If the US Congress fails to reach a consensus on a new budget bill in the near future, the Pentagon may run out of money to support Ukraine in the war with Russia, US media reported.
Politico cited documents and Pentagon officials as saying that the US Department of Defense’s budget cuts could affect Washington’s military aid to Ukraine.
December 16 is the deadline for the US Congress to approve the interim spending bill (CR) and Democrats and Republicans are discussing the budget issue. According to Politico, CR is expected to cut the Pentagon’s budget by $29 billion, or 3.7% of the White House’s proposal for the fiscal year 2023. This means that the US Department of Defense will have to temporarily halt important projects, including aid to Kiev during the conflict with Russia.
On December 3, Michael McCord, the Pentagon’s chief financial officer, acknowledged that the US would have a hard time sending new weapons to Ukraine because funds set aside for aid to Kiev are expected to run out by spring.
“The US is helping Ukraine the most. If Kyiv runs out of ammunition, it will be at a disadvantage,” he warned.
According to Politico, the budget cuts will delay the project to improve some heavy weapons systems, such as the M777 howitzer that is being supplied to the Ukrainian army by the US.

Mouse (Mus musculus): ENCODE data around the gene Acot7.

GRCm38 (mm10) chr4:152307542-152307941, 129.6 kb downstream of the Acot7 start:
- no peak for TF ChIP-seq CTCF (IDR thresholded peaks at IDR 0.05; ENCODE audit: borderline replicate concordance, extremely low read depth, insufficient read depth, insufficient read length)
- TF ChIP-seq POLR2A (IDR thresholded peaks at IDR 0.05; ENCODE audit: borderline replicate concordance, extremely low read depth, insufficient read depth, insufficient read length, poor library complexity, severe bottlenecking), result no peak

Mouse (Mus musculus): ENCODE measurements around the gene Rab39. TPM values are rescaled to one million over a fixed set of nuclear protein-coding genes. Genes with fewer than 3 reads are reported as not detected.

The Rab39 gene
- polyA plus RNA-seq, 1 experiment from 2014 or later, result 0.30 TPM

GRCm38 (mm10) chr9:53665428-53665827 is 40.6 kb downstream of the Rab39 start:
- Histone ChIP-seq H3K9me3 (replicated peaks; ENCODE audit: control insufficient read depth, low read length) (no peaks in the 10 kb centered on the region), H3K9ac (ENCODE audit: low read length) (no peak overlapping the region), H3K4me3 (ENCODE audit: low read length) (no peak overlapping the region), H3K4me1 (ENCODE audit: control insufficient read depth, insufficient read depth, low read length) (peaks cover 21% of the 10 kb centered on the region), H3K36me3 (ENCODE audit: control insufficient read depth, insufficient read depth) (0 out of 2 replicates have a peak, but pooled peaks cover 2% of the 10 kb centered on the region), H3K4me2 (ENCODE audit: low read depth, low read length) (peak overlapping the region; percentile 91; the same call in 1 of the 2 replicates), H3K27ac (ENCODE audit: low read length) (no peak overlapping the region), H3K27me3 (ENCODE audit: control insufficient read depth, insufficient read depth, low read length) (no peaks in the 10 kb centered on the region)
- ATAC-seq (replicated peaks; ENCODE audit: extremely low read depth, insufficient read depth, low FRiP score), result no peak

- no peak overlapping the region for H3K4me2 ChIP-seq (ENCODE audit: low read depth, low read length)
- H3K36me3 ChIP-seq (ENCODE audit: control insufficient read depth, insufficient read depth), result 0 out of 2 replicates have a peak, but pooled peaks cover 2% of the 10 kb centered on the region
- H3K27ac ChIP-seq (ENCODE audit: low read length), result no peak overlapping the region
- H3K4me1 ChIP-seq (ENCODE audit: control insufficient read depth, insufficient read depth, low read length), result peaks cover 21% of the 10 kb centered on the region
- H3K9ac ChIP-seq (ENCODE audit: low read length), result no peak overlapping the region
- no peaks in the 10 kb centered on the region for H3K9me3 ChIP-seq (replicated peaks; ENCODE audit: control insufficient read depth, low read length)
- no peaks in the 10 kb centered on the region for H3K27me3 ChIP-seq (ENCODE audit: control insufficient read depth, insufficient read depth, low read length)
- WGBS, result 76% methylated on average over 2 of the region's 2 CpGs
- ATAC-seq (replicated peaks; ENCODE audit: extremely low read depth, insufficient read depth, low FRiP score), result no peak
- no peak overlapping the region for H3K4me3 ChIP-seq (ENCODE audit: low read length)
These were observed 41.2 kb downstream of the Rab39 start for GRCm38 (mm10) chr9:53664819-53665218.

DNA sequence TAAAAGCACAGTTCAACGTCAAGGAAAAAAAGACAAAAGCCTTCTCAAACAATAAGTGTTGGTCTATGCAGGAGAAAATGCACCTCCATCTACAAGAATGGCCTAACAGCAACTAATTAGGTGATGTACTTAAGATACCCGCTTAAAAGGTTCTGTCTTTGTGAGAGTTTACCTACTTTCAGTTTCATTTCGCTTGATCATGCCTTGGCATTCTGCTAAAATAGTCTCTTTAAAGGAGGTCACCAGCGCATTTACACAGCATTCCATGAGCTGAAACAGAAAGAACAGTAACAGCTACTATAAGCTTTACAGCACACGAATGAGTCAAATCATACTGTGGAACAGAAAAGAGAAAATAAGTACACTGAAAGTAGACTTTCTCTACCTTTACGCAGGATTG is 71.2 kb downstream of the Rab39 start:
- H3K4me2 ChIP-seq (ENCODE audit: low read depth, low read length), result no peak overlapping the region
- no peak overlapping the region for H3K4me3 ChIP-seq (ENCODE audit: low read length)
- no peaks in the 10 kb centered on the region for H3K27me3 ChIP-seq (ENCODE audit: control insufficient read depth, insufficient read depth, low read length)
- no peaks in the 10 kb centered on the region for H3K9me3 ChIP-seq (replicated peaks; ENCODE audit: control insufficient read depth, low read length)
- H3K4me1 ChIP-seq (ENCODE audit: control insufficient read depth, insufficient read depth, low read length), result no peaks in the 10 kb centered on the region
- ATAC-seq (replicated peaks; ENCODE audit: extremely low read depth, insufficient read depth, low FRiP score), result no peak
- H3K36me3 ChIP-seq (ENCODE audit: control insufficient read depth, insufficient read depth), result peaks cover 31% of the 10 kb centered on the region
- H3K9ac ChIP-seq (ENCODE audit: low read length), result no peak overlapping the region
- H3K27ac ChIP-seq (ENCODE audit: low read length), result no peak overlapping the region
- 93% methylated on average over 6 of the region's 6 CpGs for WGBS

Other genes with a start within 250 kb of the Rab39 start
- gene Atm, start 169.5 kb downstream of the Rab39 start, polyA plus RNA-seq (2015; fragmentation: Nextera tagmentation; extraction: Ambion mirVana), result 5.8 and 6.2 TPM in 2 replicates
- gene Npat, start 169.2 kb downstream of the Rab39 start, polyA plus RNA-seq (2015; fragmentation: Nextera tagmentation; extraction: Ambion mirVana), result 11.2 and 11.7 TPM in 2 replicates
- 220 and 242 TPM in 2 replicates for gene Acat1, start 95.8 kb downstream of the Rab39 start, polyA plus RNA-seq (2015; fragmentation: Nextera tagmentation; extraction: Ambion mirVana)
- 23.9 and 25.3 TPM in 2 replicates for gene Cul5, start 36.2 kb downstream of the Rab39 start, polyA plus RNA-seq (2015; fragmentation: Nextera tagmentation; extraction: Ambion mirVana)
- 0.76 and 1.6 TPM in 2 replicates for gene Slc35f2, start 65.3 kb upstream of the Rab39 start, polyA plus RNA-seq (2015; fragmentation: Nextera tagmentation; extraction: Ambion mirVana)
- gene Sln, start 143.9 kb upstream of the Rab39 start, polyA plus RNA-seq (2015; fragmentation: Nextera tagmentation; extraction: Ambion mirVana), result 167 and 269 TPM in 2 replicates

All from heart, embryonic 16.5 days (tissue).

The announcement came after Pentagon officials warned Congress that the reduction in the defense budget would further harm the United States due to high inflation rates.
“What’s special about this year is that inflation is high and unpredictable, and CR is basing the defense budget on the previous year’s figure, before prices rose,” Air Force Secretary Frank Kendall said in mid-year. identify.
On the other hand, in November, CNN quoted three unnamed US officials as saying that some of the challenges that the US is facing when it comes to military aid to Ukraine are the dwindling arsenal and the ability to meet the needs of Ukraine. needs of the defense industry. According to an official, the US has only a limited number of weapons in its stockpile that can be shipped to Ukraine.
The source said Washington is particularly concerned about its stockpile of 155mm artillery shells and Stinger anti-aircraft missiles. Some US officials are also concerned about the production capacity of weapons such as HARM missiles, GMLRS surface-to-surface missiles, and Javelin anti-tank missiles.
One of the biggest concerns is that the US defense industry is struggling to meet the sudden increase in demand for weapons, while European countries cannot fully replenish their stockpiles to replace them. military equipment sent to Ukraine. To remedy the situation, the US is increasing the production of some types of weapons.
Last month, the White House asked Congress to approve about $37.7 billion in additional humanitarian and military aid to Ukraine. If this is given the green light, it would bring the total amount of US aid pledged to Ukraine to more than $100 billion in less than a year.
Moscow has repeatedly criticized the transfer of weapons to Ukraine by the United States and its allies, warning that these moves only prolong the conflict and increase the risk of direct confrontation between Russia and NATO.